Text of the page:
Pelvic Floor Exercises: Not Just for Women but Important for Men Too!

We’ve all heard of pelvic floor muscles and our pelvic floor exercises but the biggest misconception surrounding pelvic floor exercises is that they are only important for women – and that couldn’t be further from the truth! Today we’re cracking myths and misconceptions and filling you in on everything you need to know about pelvic floor muscles and how you can take care of them.

Common Pelvic Floor Issues

We often get called out to assess and assist with pelvic floor muscles when they have already become a problem. The most common symptoms of pelvic floor issues include incontinence or painful urination, constipation or bowel strains, lower back pain, pelvic pain or discomfort during sexual intercourse for women. And, whilst it is true that pelvic floor dysfunction can arise in women from pregnancy and childbirth, these are not the only causes of pelvic floor issues. In fact, traumatic injury to the pelvic region, obesity, pelvic surgery and nerve damage are equally as likely to cause issues.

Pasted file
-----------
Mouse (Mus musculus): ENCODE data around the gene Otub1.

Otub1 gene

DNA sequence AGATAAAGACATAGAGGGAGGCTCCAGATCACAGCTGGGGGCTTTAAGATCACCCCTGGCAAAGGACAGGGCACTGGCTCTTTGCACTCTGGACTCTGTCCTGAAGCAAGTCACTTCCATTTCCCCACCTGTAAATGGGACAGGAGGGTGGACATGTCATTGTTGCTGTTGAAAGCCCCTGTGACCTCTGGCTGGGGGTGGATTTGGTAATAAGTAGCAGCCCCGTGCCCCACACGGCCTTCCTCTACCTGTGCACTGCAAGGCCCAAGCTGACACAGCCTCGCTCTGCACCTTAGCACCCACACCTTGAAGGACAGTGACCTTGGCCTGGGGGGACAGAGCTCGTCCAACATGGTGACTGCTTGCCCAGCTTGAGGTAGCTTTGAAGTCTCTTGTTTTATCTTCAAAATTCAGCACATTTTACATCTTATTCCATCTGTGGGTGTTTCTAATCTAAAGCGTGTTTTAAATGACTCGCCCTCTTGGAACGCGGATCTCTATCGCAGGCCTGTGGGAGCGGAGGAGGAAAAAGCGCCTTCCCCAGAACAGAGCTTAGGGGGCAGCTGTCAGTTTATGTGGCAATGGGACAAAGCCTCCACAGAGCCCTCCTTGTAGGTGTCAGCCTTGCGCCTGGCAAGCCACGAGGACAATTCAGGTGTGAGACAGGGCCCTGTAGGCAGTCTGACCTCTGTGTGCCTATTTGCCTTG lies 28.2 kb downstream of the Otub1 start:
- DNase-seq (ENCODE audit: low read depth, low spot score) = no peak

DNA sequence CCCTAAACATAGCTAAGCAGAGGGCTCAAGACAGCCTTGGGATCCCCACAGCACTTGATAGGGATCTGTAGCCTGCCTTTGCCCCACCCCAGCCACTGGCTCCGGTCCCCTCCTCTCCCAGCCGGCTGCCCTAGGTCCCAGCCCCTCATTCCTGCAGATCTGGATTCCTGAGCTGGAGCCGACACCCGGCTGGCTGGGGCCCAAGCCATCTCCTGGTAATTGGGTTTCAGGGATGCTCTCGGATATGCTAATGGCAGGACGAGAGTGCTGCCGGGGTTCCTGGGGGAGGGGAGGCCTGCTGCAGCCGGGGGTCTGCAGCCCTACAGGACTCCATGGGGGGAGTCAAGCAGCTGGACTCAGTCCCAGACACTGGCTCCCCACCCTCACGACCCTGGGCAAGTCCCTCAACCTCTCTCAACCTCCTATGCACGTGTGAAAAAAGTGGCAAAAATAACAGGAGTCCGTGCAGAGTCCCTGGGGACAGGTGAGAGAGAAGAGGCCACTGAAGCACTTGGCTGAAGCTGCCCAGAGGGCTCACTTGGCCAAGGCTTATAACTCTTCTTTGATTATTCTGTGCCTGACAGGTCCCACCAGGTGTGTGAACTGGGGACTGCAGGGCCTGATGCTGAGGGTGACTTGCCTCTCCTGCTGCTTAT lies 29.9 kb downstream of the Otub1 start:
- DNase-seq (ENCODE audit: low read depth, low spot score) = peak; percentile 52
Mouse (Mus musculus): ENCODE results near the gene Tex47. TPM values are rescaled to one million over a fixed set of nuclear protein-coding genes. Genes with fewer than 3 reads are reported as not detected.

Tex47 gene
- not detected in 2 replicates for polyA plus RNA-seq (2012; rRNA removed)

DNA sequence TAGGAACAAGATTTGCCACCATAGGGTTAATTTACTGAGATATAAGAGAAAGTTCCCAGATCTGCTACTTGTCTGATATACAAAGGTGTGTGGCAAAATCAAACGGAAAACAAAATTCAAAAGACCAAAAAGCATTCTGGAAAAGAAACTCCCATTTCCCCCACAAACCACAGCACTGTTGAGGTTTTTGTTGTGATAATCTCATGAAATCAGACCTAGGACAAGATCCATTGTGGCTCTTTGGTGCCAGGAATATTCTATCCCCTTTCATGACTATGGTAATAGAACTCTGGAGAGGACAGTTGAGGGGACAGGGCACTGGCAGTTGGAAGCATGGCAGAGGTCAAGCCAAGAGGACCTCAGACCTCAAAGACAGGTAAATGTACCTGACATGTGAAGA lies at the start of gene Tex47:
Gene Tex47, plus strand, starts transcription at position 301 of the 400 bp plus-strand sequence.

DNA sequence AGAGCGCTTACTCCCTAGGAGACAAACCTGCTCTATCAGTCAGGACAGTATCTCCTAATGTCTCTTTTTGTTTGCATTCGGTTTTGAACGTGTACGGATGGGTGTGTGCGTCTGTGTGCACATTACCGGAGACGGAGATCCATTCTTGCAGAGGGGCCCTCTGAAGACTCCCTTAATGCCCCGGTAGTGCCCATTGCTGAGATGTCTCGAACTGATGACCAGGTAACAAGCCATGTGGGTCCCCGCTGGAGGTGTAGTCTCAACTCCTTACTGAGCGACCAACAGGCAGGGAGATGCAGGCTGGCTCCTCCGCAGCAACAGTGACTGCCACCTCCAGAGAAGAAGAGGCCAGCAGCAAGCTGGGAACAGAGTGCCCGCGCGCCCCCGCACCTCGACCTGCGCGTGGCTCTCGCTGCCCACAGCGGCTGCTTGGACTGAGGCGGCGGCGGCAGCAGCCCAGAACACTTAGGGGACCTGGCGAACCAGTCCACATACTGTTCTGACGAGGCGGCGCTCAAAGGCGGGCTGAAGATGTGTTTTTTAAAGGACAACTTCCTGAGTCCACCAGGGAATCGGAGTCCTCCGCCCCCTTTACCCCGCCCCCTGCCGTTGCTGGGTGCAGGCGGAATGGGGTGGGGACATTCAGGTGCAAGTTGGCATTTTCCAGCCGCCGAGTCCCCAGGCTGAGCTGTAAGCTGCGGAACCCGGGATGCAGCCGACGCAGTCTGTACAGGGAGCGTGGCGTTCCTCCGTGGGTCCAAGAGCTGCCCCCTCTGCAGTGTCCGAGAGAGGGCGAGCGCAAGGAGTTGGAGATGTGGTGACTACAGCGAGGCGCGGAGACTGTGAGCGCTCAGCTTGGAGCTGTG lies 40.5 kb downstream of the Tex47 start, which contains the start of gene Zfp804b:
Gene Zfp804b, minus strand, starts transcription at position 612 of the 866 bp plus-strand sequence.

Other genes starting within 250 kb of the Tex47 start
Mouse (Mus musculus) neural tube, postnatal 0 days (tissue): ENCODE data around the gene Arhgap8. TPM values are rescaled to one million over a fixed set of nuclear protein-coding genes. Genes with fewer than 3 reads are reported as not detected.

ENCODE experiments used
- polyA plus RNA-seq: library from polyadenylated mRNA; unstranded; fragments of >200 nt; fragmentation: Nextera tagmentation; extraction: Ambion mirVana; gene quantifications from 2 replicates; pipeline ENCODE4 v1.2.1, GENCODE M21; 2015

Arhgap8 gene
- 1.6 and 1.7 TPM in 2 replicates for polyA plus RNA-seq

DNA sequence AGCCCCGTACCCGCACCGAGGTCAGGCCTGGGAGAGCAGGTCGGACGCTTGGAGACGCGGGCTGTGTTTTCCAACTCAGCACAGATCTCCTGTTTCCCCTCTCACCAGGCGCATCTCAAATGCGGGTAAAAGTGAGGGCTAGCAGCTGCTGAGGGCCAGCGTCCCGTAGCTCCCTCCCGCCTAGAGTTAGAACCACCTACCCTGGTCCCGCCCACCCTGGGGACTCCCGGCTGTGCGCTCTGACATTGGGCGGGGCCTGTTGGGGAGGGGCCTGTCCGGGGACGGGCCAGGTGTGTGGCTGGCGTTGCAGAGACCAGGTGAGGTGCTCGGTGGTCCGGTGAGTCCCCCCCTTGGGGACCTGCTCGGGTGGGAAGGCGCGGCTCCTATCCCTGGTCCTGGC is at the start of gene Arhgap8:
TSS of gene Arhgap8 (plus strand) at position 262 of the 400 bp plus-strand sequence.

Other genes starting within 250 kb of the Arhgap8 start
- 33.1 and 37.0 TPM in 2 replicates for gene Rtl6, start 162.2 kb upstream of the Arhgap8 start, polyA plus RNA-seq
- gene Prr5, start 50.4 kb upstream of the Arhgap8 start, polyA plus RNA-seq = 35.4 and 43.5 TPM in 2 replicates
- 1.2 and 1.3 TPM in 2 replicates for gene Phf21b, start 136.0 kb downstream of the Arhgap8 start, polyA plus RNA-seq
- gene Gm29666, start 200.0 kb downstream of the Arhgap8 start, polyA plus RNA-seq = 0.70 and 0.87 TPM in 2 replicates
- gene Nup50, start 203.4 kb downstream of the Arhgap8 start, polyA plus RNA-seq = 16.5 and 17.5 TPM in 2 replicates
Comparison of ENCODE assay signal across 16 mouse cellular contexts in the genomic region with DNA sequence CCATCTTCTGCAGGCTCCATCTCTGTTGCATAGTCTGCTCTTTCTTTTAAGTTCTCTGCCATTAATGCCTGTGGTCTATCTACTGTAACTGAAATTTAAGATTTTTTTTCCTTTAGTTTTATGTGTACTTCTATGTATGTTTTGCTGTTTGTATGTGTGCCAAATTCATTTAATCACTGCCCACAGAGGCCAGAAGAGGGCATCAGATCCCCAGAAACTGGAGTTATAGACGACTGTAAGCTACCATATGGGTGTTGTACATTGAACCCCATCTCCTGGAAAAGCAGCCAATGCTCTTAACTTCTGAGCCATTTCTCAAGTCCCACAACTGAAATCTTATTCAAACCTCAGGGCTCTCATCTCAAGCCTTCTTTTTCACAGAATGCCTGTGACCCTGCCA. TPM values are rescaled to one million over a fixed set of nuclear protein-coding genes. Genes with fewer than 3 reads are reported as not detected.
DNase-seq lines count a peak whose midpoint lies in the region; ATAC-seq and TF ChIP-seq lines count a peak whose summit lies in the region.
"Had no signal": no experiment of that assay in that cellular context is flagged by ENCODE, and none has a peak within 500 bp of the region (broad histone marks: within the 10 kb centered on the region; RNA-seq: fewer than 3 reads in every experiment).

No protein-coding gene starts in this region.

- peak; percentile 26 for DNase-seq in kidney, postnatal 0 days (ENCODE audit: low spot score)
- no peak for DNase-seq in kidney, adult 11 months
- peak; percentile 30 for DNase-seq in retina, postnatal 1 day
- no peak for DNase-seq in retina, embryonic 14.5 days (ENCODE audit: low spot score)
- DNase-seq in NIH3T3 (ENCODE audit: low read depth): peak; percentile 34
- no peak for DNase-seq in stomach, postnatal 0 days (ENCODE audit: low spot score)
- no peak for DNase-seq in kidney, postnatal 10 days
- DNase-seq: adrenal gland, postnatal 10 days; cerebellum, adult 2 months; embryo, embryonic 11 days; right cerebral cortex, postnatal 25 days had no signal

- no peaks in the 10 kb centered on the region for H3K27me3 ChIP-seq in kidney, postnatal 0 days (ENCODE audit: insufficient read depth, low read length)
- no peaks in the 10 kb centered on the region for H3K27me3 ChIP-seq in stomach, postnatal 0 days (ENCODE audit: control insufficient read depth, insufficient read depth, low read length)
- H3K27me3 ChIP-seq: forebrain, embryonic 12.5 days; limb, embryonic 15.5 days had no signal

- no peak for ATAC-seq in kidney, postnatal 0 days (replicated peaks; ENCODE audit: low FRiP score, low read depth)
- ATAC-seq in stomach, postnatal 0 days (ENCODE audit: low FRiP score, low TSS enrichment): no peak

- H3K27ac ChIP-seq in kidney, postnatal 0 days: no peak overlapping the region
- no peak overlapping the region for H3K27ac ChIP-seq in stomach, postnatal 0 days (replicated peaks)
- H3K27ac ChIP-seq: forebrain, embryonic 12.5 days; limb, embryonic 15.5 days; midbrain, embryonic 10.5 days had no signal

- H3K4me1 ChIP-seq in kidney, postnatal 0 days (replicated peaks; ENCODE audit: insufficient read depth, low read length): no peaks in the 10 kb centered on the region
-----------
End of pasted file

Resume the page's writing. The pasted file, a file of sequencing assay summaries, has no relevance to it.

Explaining the Pelvic Floor Muscles

The pelvic floor muscles refer to the muscles and connective tissues that help to control and support your bladder and bowels. These are part of your core muscle group, working together with your deep abdominals, diaphragm and multifidus (back muscles) to stabilise your core and even transfer force into your legs.

Your Pelvic Floor Muscles are Shock Absorbers

When walking, running or doing other exercise such as cardio, your pelvic floor muscles absorb the impact and keep your body supported and balanced, much like a car has suspension. That makes them important for everyone, not just women!

Pelvic Floor Exercises for Men

First, identify and acknowledge your pelvic floor muscles by imagining walking into ice cold water up to your waist. The urge you feel to lift everything up should identify your pelvic floor. Alternatively imagine trying to stop the flow of urine and activate the same muscles. Your pelvic floor muscles can be exercised through regularly tightening everything from the bum to the pubic bone, holding for a few seconds, releasing and then repeating. It is important to check that you are activating your muscles and not simple holding your breath and straining, so be mindful of this.

If you believe you are suffering pelvic floor dysfunction, or have been diagnosed with pelvic floor dysfunction, physiotherapy can help you further train your pelvic floor muscles and alleviate symptoms. Enquire about discreet and convenient physiotherapy treatment at the comfort of your own home today by calling 020 7884 0374 for our London office or 033 0223 3407 for our UK office.